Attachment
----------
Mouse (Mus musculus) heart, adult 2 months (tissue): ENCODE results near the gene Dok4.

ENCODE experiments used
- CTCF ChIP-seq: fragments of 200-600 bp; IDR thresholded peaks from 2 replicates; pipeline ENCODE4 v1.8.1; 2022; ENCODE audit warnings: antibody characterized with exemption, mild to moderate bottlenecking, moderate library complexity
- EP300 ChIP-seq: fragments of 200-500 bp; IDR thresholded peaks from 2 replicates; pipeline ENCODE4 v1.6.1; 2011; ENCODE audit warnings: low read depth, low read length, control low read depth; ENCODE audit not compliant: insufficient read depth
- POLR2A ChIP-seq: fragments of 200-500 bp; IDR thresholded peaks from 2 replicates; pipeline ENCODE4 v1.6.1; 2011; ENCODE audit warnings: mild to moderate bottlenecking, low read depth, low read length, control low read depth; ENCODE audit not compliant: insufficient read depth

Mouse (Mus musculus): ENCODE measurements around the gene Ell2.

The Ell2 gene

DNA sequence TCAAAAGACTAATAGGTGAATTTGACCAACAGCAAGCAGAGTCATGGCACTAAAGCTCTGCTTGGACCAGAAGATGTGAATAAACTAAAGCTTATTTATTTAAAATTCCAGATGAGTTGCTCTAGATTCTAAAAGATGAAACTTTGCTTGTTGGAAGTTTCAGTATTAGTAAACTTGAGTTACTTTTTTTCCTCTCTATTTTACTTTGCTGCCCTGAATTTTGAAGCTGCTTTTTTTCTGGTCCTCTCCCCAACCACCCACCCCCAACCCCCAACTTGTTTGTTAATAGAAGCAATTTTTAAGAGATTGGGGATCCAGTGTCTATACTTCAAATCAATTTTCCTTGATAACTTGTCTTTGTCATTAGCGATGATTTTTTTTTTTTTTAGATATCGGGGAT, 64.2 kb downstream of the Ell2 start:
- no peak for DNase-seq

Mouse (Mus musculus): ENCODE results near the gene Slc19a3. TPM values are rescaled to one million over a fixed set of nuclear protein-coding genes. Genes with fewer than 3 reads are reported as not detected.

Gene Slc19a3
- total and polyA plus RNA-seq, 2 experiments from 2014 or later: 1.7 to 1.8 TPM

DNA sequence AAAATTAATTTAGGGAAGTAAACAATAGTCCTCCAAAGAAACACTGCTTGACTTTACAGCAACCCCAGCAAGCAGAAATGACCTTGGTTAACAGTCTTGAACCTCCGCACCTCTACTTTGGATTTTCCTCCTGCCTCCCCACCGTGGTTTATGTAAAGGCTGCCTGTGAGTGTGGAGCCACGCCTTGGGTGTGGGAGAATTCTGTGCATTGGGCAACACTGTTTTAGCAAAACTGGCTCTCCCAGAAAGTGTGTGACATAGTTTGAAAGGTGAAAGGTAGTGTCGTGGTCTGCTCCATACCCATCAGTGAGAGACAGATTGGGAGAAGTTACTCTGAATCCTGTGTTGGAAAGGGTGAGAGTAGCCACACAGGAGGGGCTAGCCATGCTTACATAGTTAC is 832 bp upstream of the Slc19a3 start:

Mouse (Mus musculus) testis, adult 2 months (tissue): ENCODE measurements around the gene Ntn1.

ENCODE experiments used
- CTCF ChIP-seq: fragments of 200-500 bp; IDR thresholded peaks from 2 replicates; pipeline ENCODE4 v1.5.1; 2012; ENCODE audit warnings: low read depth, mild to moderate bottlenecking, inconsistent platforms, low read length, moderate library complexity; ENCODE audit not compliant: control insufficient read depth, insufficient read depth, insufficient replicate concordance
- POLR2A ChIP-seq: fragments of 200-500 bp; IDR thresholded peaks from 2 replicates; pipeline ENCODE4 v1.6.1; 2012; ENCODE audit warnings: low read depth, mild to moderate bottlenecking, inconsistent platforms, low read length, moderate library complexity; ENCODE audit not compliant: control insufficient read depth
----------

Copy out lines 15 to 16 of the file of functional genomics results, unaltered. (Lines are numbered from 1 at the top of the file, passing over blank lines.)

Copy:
ENCODE experiments used
- CTCF ChIP-seq: fragments of 200-500 bp; IDR thresholded peaks from 2 replicates; pipeline ENCODE4 v1.5.1; 2012; ENCODE audit warnings: low read depth, mild to moderate bottlenecking, inconsistent platforms, low read length, moderate library complexity; ENCODE audit not compliant: control insufficient read depth, insufficient read depth, insufficient replicate concordance